Articles on Gambling


When looking for articles on gambling, you might think that the subject is largely a scientific one. However, it turns out that there are numerous articles on the subject of gambling in medical journals. To find these, I first searched the medline database for articles published between 1966 and 2001. The articles must have been peer-reviewed, involved humans, and discussed health effects of gambling, screening strategies, and treatments for problem gamblers. While the majority of these articles were about the negative effects of gambling, many also discussed how to identify those who have problem gamblers.

Problem gambling

There are many signs and symptoms of problem gambling. Gambling is a form of addiction, and should be treated in the same way as any other addictive behavior. While it can be a fun pastime, problem gambling can be damaging to an individual’s life. This form of addiction is referred to as a “hidden addiction” because there are very few obvious outward signs or physical symptoms. If you notice yourself becoming increasingly dependent on gambling, you should seek help.

The criteria for diagnosing problem gambling have evolved over the years. Originally, problem gambling was defined as “gambling mania” by Emil Kraepelin, a Swedish psychiatrist. Later, the American Psychiatric Association (APA) adapted Kraepelin’s definition, focusing on the harms associated with gambling. However, a more recent study in the journal Addictions defined problem gambling as “gambling behavior that severely interferes with an individual’s life or affects his/her ability to live a normal life”.

Symptoms of problem gambling

Symptoms of problem gambling vary depending on the person’s gambling habits. While age and socioeconomic status aren’t strong indicators of problem gambling, these factors do appear to affect the risk of developing this disorder. According to a recent survey by the Iowa Department of Public Health, more than 1.7 million Iowans engaged in problem gambling in the past 12 months. Of that total, 315,000 are considered “at risk,” meaning they show signs of problem gambling.

Often, problem gamblers have severe debt and hide their gambling activities, often resulting in debt that’s nearly impossible to pay off. They might even be dishonest or steal to finance their habit. Their addiction to gambling can lead to depression, broken relationships, and even suicidal thoughts. If they can’t stop, problem gamblers will lie to their friends and family about their activity and how much they spend on it.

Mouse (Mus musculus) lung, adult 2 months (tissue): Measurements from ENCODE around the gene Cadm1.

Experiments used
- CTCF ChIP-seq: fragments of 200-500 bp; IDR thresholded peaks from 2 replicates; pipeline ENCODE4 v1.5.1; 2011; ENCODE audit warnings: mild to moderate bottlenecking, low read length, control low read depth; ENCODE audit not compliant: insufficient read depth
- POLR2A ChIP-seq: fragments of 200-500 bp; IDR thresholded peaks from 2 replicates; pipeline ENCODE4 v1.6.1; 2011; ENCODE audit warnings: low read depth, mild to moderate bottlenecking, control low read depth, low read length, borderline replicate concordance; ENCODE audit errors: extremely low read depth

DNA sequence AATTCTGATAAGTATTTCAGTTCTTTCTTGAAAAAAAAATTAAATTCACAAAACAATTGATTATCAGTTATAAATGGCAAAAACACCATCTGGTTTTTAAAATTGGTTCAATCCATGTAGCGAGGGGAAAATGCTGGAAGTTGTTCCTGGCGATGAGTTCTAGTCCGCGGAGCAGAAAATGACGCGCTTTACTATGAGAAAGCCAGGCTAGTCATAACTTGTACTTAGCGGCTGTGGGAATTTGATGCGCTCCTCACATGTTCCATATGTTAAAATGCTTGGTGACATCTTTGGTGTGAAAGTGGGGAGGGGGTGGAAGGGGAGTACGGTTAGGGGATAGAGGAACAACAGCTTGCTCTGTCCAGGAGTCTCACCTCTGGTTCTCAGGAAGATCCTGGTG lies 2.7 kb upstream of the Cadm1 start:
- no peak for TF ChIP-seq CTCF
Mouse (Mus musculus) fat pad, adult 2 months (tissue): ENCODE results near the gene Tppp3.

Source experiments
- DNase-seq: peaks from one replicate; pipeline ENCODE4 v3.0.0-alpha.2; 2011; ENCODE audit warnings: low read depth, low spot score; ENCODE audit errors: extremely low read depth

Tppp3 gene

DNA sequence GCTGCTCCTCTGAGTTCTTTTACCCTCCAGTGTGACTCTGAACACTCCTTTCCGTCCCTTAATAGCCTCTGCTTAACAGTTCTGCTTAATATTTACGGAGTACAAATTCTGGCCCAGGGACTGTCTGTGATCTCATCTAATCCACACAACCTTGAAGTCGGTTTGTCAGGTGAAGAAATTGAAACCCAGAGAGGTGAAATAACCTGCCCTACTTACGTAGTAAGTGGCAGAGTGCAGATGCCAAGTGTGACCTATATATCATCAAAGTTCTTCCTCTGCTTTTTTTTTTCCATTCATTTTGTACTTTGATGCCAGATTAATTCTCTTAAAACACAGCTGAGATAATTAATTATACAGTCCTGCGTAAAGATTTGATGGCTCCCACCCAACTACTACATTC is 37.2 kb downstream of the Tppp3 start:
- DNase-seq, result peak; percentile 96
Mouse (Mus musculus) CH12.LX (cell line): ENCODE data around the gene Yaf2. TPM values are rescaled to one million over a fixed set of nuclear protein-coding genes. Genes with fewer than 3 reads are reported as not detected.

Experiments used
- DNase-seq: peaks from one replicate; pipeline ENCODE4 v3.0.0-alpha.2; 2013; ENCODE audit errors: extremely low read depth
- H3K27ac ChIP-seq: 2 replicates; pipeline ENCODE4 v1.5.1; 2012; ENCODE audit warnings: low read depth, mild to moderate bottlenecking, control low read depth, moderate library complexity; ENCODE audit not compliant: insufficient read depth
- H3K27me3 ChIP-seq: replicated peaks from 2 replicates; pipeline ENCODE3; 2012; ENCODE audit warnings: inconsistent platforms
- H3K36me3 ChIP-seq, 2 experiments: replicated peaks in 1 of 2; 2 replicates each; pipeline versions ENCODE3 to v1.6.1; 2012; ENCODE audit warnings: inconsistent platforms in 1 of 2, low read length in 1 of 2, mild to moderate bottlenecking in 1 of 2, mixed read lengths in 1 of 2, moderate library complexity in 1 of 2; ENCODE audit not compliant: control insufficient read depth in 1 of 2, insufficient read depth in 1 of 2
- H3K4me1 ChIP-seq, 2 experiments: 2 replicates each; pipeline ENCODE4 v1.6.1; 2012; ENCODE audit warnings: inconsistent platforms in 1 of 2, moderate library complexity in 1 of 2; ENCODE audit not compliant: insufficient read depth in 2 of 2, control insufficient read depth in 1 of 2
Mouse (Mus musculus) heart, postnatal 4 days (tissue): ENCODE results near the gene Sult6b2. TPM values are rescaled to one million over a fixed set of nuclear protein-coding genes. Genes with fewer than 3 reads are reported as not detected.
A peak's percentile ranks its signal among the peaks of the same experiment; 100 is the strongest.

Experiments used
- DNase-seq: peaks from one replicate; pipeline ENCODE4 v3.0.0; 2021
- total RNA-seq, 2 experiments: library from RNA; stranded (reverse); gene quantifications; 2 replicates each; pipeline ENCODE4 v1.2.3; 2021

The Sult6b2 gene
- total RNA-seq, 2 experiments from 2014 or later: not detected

Prevalence of problem gambling

According to a recent review of European countries, the prevalence of problem gambling ranged from 0.1 to 5.8% in the past year. The figures for Sweden were 1.3% among the adult population, while in Wales the number was 0.4%. Nevertheless, a larger number of Swedish CSOs reported more negative life events than those of the general population. The Swedish government is currently trying to develop better services for people suffering from problem gambling.

A lack of research has limited the ability to confidently state the prevalence of pathological gambling in the U.S. population. As of 2016, there were only three national prevalence surveys, which all estimated the prevalence of problem gambling in different ways. Further, only a limited number of state-level surveys are available for more recent periods. The number of surveys conducted is not representative of the United States population and the sampling procedures are not uniform across studies.

Identifying risky forms of gambling

Problem gambling has several characteristics, and identifying them is important in preventing it. Listed below are some of these characteristics. A person’s motivation for gambling may be related to social reasons, money, or general entertainment. Other common motivations for gambling include escape from boredom, stress, or other issues, or simply to divert the respondent’s mind from other activities. Gambling for emotional escape, mood regulation, or social interaction may also increase a person’s risk of problem gambling. Research suggests that women are more likely to gamble to avoid loneliness or everyday problems.

Among problem gamblers, race betting and sports betting were ranked as the most problematic forms of gambling online. These forms of gambling were compared with non-problem gamblers and low-risk gamblers. To determine the risk factor associated with each form of online gambling, bivariate analysis and logistic regressions were used to analyze the data. Participants with higher psychological distress were classified as riskier than low-risk gamblers.